Biden Rushes to Rescue Agenda as Democrats Splinter on Cost
(Bloomberg) -- President Joe Biden and his aides scrambled Wednesday to break a deadlock among Democrats that has stalled progress on his economic plans as the White House and Congress stare down deadlines to keep the government running and avoid a default.
Biden canceled a planned trip to Chicago to step up attempts to strike a compromise between warring progressive and moderate Democrats whose differences over the size and scope of a tax and spending bill worth as much as $3.5 trillion threaten to sink his entire economic agenda.
House Speaker Nancy Pelosi and Senate Majority Leader Chuck Schumer met with Biden at the White House Wednesday afternoon. Pelosi afterward affirmed her plan to bring to the House floor on Thursday the bipartisan infrastructure bill that Biden negotiated earlier this year and which now has become a focal point of tension between the two wings of the party.
The White House said Wednesday night that Biden had also spoken by telephone with “additional lawmakers,” but did not name them.
Separately, Biden dispatched three top aides -- counselor Steve Ricchetti, legislative liaison Louisa Terrell and National Economic Council Director Brian Deese -- to meet with Arizona Democratic Senator Kyrsten Sinema, a moderate whose vote is crucial for passage but has said the $3.5 trillion price tag is too high.
Another moderate senator, Joe Manchin of West Virginia, made clear Wednesday afternoon that negotiations on the tax and spending bill, known as reconciliation, would not wrap before a planned Thursday vote in the House on a separate bipartisan infrastructure bill. House progressives have threatened to vote against a $550 billion public works measure if it comes to the House floor before the larger package, which includes much of their priorities, passes both chambers.
“No it’s not possible,” he said. Of the House progressives, he said, “I didn’t know I was on their timetable.”
Across the Capitol, Pelosi is forging ahead with a vote on the infrastructure bill, which has already passed the Senate with bipartisan support.
“The plan is to bring the bill to the floor,” she told reporters after returning from the White House.
Pelosi has promised moderates in her caucus a Thursday vote on the measure, a top priority for swing-district Democrats. Progressives however have doubled down on their threat to vote down.
“There are no votes to pass anything without passing the full agenda,” Representative Ilhan Omar of Minnesota said Wednesday.
Senate Democrats were discussing adding a temporary highway funding reauthorization to a stopgap bill Congress is expected to pass Thursday to keep the government open, a sign they anticipate the infrastructure bill could fail on the House floor.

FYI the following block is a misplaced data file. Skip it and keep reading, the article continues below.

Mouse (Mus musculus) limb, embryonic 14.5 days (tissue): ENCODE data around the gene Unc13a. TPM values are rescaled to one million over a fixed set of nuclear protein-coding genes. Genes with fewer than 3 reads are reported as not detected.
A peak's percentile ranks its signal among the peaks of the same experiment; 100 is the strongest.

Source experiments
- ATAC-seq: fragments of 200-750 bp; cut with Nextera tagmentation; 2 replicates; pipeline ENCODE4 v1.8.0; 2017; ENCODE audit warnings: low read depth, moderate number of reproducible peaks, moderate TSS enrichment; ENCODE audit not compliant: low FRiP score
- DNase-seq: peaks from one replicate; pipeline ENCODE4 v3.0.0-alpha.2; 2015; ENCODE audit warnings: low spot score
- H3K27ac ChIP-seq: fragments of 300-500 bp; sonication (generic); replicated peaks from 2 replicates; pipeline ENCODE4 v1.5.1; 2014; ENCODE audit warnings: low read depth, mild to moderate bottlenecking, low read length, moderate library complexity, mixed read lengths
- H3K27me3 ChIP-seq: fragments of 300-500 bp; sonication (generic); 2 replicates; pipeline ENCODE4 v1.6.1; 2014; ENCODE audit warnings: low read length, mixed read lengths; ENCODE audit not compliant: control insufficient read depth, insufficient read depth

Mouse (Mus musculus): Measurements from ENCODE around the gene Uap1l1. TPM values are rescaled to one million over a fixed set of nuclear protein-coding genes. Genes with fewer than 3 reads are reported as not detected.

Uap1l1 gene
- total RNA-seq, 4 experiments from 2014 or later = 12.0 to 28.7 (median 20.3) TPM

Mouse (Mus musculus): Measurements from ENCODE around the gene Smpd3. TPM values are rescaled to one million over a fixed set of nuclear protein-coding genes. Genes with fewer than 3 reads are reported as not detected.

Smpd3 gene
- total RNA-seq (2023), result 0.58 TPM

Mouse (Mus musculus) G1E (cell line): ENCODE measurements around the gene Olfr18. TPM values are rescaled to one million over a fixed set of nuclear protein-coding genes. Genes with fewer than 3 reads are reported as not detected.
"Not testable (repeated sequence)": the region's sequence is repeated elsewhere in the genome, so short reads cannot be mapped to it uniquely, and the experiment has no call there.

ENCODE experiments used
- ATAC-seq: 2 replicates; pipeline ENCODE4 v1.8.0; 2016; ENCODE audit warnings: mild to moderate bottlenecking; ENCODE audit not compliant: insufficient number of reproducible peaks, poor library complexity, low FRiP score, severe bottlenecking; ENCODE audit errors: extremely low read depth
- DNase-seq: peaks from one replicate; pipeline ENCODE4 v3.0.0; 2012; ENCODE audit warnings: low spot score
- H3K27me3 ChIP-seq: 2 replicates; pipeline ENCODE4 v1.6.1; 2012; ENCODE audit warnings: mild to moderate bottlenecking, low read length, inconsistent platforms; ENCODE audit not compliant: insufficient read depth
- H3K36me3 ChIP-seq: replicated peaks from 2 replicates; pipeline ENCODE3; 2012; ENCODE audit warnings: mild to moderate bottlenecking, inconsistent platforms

Biden is committed to getting both pieces of his agenda through Congress, White House press secretary Jen Psaki said.
“Right now what we’re navigating through, what we’re working through, is how we can get agreement, of course, 50 votes in the Senate on a reconciliation package,” Psaki said. “We have to see what senators are comfortable with and what with everybody involved is comfortable with it to get enough votes to get it across the finish line.”
To unlock the second larger bill, the House is waiting on Senate moderates to reveal the price tag they’ll support. Manchin has hinted he could back $1.5 trillion while Sinema has been more circumspect.
Without some deal between Biden and the moderates, it is increasingly likely that that the infrastructure bill will fail on the House floor or that Pelosi will pull it from the schedule. As a result, the entire Biden agenda could languish in Congress for months.
“If the vote were to fail tomorrow or be delayed, there would be a significant breach of trust that would slow the momentum in moving forward in delivering the Biden agenda,” said Florida Representative Stephanie Murphy, leader of the fiscally conservative Blue Dog group of Democrats.
Senate Budget Committee Chairman Bernie Sanders, a Vermont independent, said he’s hopeful the infrastructure bill fails in the House if brought to a Thursday vote and will jolt moderates on the economic package.
“I think that’s the right thing to do and I’m encouraged by that,” Sanders, who initially pushed for a much larger social spending package, said of progressives’ plans to sink the infrastructure bill. “And I would hope that that sends a signal to every member of the Democratic caucus including Senators Sinema and Manchin that we’re going to start serious negotiations and pass a very strong reconciliation bill.”
Meanwhile, the standoff between Republicans and Democrats over the debt ceiling shows no sign of abating.
“We’re just asking Republicans to get out of the way,” Schumer said on the Senate floor.
Treasury Secretary Janet Yellen has warned that a default looms on Oct. 18 without congressional action.
Concerns about the current impasse in Washington over the debt limit and other fiscal measures contributed to the biggest selloff in equities since May. The 2% drop in the S&P 500 Index was partially reversed in Wednesday trading. Yields on Treasury bills maturing around Oct. 18 rose more than those on other securities.
But one problem for the administration appears to be resolved, at least for now. On Wednesday night, Schumer said lawmakers had reached an agreement to avoid a government shutdown on Friday, extending government spending until Dec. 3.
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